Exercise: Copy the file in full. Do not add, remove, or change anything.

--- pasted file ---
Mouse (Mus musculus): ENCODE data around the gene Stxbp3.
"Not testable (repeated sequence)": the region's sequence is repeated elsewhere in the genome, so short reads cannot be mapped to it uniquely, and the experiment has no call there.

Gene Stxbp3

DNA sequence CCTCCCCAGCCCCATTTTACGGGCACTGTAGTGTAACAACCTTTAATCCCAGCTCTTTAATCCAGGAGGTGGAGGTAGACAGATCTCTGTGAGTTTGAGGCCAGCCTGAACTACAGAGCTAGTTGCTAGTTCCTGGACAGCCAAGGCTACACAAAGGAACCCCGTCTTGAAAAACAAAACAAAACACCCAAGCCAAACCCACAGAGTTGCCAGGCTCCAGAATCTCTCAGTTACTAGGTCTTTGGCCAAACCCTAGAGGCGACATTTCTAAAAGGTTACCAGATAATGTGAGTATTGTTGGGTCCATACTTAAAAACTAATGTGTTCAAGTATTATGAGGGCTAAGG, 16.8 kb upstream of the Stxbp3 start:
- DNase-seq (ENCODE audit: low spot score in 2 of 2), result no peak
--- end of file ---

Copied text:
Mouse (Mus musculus): ENCODE data around the gene Stxbp3.
"Not testable (repeated sequence)": the region's sequence is repeated elsewhere in the genome, so short reads cannot be mapped to it uniquely, and the experiment has no call there.

Gene Stxbp3

DNA sequence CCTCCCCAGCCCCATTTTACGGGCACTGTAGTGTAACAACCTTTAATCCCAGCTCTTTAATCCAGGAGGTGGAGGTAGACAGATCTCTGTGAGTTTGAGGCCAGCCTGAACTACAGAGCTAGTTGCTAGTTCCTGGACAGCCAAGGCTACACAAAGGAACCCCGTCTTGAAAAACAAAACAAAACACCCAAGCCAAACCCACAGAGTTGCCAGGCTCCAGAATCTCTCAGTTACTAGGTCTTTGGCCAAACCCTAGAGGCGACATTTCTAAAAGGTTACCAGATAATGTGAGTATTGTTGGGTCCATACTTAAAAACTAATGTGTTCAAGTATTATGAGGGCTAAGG, 16.8 kb upstream of the Stxbp3 start:
- DNase-seq (ENCODE audit: low spot score in 2 of 2), result no peak